View Full Version : Casualties, the Election, and Insurgency - A “Red Team” View

01-10-2006, 04:25 PM
From CSIS: Casualties, the Election, and Insurgency - A “Red Team” View (http://www.csis.org/media/csis/pubs/060106_redteam.pdf)

There is no certain way to know the motives behind the latest wave of attacks in Iraq, but there are good reasons for such attacks as seen from the viewpoint of hard-line insurgents. The efforts to form an inclusive coalition government are underway, and one key insurgent objective is to block the creation of a stable coalition that includes Arab Sunnis, Arab Shi'ites, and Kurds.

Bloody attacks on Shi'ites are a key way to do this. So is attempting to discredit the whole process of governance by exploiting the recent rise in fuel and gas prices and attacking/threatening refineries to make things much worse. At least for the near term, the primary goal of hard-line insurgents is logically to disrupt coalition building and discredit the government.

This, however, is only part of the strategy hard-line insurgent will logically follow. They also need to maintain their Sunni base and attack/discredit Sunnis moving towards compromise. This did not make sense during the elections. Security was at an all time peak that US and Iraqi forces could not sustain.

Giving Arab Sunnis legislative power made sense as long as those elected used it to check Shi'ite power and limit coalition building. Zarqawi and Al Qa'ida still opposed the elections, but it made more sense to wait and intimidate the Sunnis who gained office, exploit charges of election fraud, and make it clear that it was safe to oppose coalitions and compromise within the political system, but not to oppose it.

If one "red teams" insurgent motives, there are also reasons for insurgents to be more optimistic about what they can accomplish during the coming year:

—They still can mount large numbers of attacks. The Coalition forces stress that the number of attacks has risen, but that successes have dropped. It is far from clear this is true about success if one considers the impact of the attacks, and the key point is that the insurgents are still strong enough for the number of attacks to increase.

—Some key aspects of the fracture lines between Sunni and Shi'ite are growing. The Arab Sunni vs. Arab Shi'ite and Kurd tensions in the security forces are more serious, although the US and UK have made major efforts to control and ease them. Sectarian divisions within the Ministry of Defense and Ministry of Interior continue to grow. The new army is becoming steadily more Shi'ite and there are growing problems in promoting Sunni officers. The police remains divided along sectarian and ethnic lines. These problems are being increased by rushing new Iraqi units into the field, many in areas where they create sectarian friction. (There seems to have been some manipulation of readiness data to get the number of battalions with level 3 and level 2 readiness up to 50. Low quality units may have been added somewhat prematurely to the level 3 readiness total in spite of poor quality and experience.)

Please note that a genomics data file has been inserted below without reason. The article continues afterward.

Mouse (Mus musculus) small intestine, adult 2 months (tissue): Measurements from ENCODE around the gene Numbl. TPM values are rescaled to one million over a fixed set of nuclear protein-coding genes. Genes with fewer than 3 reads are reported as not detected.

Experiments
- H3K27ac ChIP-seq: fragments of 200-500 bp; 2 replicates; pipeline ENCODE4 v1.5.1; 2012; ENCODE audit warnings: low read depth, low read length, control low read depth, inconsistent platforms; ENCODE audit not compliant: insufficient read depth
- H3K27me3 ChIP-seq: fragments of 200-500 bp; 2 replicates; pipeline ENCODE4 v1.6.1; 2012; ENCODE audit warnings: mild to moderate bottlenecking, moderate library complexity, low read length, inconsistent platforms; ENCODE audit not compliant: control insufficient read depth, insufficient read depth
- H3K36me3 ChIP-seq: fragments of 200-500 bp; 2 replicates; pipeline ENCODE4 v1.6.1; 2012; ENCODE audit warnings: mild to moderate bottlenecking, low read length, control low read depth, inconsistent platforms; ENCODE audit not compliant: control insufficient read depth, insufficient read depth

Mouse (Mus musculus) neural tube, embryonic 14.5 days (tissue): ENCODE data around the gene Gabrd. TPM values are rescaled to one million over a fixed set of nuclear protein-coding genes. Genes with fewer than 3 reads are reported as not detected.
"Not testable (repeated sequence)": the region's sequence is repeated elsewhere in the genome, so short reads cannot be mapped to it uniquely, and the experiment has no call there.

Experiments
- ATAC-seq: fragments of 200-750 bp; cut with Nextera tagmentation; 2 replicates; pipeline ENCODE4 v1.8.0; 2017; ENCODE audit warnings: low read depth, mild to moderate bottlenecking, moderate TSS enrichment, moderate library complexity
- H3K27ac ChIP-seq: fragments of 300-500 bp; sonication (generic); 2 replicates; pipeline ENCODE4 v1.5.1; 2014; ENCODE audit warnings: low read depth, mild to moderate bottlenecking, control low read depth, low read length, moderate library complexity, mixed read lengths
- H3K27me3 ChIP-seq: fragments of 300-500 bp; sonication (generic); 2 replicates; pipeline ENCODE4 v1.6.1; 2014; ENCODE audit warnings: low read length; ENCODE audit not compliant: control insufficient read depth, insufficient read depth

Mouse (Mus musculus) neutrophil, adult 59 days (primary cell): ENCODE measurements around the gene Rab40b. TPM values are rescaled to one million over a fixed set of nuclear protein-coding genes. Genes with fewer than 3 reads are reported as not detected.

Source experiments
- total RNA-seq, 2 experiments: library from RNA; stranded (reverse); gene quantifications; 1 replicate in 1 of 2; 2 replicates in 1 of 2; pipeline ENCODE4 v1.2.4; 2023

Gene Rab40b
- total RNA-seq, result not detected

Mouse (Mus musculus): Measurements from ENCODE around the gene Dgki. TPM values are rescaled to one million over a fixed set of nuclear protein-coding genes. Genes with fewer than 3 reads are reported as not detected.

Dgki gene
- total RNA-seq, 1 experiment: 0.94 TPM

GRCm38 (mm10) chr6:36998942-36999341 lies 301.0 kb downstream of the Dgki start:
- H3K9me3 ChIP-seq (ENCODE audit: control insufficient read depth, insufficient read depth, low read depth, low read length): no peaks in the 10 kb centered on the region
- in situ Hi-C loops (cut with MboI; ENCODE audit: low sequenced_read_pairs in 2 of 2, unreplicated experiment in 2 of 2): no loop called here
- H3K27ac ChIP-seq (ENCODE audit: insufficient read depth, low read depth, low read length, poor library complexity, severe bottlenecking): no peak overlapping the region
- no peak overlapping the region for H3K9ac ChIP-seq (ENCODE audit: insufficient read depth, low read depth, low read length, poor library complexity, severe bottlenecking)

—The election has been highly controversial among Sunnis, with all kinds of charges and conspiracy theories. Many who voted, voted against the constitution and as a check to the growth of Shi'ite and Kurdish power.

—The new Coalition will inherently be unstable even if it does include the one Sunni group that seems willing to compromise. There will be at least 6-8 months in which ongoing political debates occur over federation, control of oil resources and revenues, power of taxation, allocation of government funds, role of religion in government and law, and virtually every other "hot button" issue.

This does not mean the insurgents — particular radical insurgents like Zarqawi and Al Qa'ida — are winning. There is no charismatic Iraqi Sunni leader, there is only limited foreign support, the hard-line insurgents are a distinct minority within the Sunni majority, and most of the successes in building new Iraq forces are real.

But, outsiders should understand that for many insurgents, the immediate goal is not to be able to win, or implement a given program (most have no coherent practical program). It is rather to deny victory and success to the newly elected Iraqi government and push the US and Coalition out in a war of attrition. From a "red team" view, this must still seem all too possible and the insurgents seem to be acting on this strategy.

Tom Odom
01-11-2006, 02:50 PM
The fact is we gamed this out in 1990-1991 and set our campaign objectives accordingly.